Since the Browns played San Diego last year– and I produced a profile that covered the team history back to 2001– there isn’t a great deal of new information I can say about the team. But I’ll try to summarize it briefly.
When people write about the Browns, they often claim that the big problem in Cleveland is lack of stability. The Chargers are living proof that stability isn’t everything. Since GM John Butler died of cancer two years after he began rebuilding the team, the Chargers have had two general managers and three coaches in the last 14 years:
GM #1 (A.J. Smith): San Diego promoted Butler’s longtime assistant, A.J. Smith– who wasn’t nearly as competent. Smith went 50-30 in his first five seasons, when he was working with the players Butley had bequeathed him.
He went 45-30 in his last five. That looks great, but it’s an average of 9-7 and 8-8– and it was in the very weak AFC West.
Coach #1 (Marty Schottenheimer): Smith Inherited Marty, who had turned a 5-11 team into an 8-8 team. Marty went 47-33 before his habit of losing first-round playoff games convinced Smith he could do a lot better.
Coach #2 (Norv Turner): The idea behind this move was that Turner would eliminate Marty’s conservative offensive tendencies, while Marty’s defensive coordinator (Wade Phillips) would make the defense even stronger without Marty dialing him back.
It was a dumb idea for two reasons, first, while Turner is a fine coordinator, he’d failed as a head coach in both Washington and Oakland– his career record when he came to San Diego was 58-82.
Second, Phillips wasn’t happy that Marty had been fired– and was even more annoyed that he’d been passed over for the head coaching job. He left for Dallas and the Chargers were stuck with Turner.
Turner went 56-40 in six years– 32-16 when he was working with Marty’s players and 24-24 when working with his own.
At this point, owner Alex Spanos fired both Smith and Turner and brought it the team that has been running the Chargers for the last four years– and is 27-35 (two seasons of 9-7, then 4-12 and currently 5-9). Both are good examples of people who were wildly overrated.
GM #2 Tom Telesco: Telesco had spent 15 years with the Colts– college scout in 1998, NFL scout from 2001-03, Director of Pro Scouting in 2004-05 and Director of Player Personnel in 2006-12.
The Colts went 151-73 over those 14 years. The Chargers assumed someone who was with them during that time– had been promoted three times– must have been substantially responsible for the results.
The problem with that assumption is that there were a lot of talented people there– GM Bill Polian, coaches Jim Mora, Tony Dungy and Jim Caldwell, and the players they acquired: Payton Manning, Marvin Harrison, Edgerrin James, Reggie Wayne, Dwight Freeney and Robert Mathis.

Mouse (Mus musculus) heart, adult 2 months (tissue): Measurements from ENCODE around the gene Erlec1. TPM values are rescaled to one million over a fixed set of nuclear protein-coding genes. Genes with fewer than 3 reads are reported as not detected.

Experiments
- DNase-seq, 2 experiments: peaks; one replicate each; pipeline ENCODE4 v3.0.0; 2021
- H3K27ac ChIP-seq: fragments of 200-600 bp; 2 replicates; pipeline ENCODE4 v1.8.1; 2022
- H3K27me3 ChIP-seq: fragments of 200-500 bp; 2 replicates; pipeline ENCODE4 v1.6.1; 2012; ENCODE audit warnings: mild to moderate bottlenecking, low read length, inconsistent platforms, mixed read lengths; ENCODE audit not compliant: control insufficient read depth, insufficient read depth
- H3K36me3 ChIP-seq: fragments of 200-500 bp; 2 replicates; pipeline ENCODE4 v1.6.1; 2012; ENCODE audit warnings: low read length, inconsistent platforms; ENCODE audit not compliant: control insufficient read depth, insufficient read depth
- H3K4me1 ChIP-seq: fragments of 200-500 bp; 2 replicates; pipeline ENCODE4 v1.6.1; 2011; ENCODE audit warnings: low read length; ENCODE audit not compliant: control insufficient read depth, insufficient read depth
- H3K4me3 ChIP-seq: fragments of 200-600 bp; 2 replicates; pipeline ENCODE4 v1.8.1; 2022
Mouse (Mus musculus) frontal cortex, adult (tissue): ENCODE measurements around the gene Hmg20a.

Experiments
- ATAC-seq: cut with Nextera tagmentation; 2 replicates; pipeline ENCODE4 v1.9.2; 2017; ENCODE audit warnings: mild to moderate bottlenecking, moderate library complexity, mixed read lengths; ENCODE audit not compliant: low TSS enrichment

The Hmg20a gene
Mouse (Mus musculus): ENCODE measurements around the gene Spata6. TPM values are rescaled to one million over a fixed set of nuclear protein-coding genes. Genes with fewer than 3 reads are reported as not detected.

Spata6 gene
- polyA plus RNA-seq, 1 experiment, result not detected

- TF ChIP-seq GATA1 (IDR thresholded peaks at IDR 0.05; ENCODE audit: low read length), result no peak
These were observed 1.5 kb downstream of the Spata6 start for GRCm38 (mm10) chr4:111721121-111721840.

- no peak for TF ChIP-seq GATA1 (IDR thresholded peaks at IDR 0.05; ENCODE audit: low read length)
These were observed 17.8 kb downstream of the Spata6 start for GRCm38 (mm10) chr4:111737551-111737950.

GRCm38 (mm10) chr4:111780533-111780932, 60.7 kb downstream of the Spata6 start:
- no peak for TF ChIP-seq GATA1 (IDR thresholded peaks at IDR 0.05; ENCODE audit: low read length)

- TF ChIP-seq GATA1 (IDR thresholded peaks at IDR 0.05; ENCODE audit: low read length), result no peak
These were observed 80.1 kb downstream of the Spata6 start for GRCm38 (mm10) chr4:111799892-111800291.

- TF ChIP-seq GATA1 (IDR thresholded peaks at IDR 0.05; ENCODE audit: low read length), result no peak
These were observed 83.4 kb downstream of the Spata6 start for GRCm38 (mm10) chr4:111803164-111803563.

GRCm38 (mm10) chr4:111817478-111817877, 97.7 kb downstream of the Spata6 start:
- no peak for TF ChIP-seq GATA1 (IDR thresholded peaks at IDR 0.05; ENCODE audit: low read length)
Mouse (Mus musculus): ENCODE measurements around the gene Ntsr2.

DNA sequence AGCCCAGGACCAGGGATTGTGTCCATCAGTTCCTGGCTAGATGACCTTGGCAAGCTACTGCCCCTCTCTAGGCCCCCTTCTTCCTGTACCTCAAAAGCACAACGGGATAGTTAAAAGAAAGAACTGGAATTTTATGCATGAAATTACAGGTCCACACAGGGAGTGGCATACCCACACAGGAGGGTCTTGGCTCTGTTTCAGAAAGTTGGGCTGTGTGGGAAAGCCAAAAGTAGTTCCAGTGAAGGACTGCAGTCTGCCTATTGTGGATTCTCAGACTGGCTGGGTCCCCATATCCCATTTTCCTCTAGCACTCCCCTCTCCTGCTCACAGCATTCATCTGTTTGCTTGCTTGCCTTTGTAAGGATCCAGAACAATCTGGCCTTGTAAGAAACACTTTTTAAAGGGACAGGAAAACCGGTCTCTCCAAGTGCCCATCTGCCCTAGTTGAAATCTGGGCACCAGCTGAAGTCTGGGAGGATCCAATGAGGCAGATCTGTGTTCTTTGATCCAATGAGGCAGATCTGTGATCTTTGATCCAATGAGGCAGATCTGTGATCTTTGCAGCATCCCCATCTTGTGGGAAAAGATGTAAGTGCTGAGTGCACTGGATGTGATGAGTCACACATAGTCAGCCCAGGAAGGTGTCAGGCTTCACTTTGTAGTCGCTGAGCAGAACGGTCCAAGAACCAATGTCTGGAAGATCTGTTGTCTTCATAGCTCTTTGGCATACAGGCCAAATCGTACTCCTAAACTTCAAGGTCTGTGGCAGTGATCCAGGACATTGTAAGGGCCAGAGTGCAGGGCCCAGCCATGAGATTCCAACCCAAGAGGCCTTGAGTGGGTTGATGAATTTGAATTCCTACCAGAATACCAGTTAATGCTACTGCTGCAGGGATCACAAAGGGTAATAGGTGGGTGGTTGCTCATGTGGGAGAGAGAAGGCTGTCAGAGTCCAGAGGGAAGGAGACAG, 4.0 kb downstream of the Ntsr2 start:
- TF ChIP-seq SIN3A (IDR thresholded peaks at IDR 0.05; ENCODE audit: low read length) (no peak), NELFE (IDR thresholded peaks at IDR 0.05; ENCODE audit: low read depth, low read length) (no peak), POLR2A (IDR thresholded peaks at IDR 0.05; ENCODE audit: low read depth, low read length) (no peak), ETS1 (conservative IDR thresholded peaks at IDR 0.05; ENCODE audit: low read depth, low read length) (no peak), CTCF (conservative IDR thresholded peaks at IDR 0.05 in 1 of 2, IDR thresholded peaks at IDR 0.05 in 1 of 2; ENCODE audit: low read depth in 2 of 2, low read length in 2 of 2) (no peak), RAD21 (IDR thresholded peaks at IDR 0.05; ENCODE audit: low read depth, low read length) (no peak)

Teleso, based on his picks, is an OK, but not great talent guy. Of his 25 draft picks, 12 have been starters and only one (CB Jason Verrett) has been to a Pro Bowl. His supporters point out that many of his picks have been hurt– especially this season– but there hasn’t been anyone incredible.
Take WR Keenan Allen (who is on IR). In his first season, he had 71 catches for 1,046 yards and 8 scores, and seemed like he would be a great one. He’s had 783 and 725 yards– both with 4 TDs. Better than anyone on the Browns, but not really a #1.
RB Melvin Gordon has a bad hip and won’t play. He’s been channneling Trent Richardson– 1,600 carries in 27 games (what they were hoping he’s do ibn one year), with 10 TDs and a 3.7-yard average.
DE Joey Bosa– who will play– was the third pick in the draft. He has 7.5 sacks– one of each of his last three games. Maybe he only has 20 tackles and 11 assists because he’s a slow starter. But he was supposed to be Superman, and he hasn’t been. Their #2 pick, TE Hunter Henry (32 catches on 48 targets, 435 yards, 7 TDs) is arguably a better player.
They still have QB Phillip Rivers– but he hasn’t looked comfortable for years. Let me finish my backstory now.
Head Coach #3 (Mike McCoy): He’s another guy who wouldn’t have been hired if San Diego had done its due diligence. He was QB coach in Carolina from 2000-08 under John Fox. He left for Denver in 2009-10, to serve as coordinator under Josh McDaniels.
That was a disaster (those were the Kyle Orton-Tim Tebow teams), and when McDaniels was canned, most new coaches would have pitched out McCoy. But Denver hired Fox, who decided to keep his former employee around.
So McCoy got to coach again in 2011– and then the Broncos brought in Peyton Manning. Everyone assumed, for reasons passing understanding, that McCoy was responsible for the offensive explosion, and he parlayed it into a job with the Chargers.
Rivers is still a good player, but he led the NFL in interceptions in 2014 (18) and he’s leading the league in picks again this year. if McCoy is a gifted tutor of quarterbacks, I don’t see any evidence.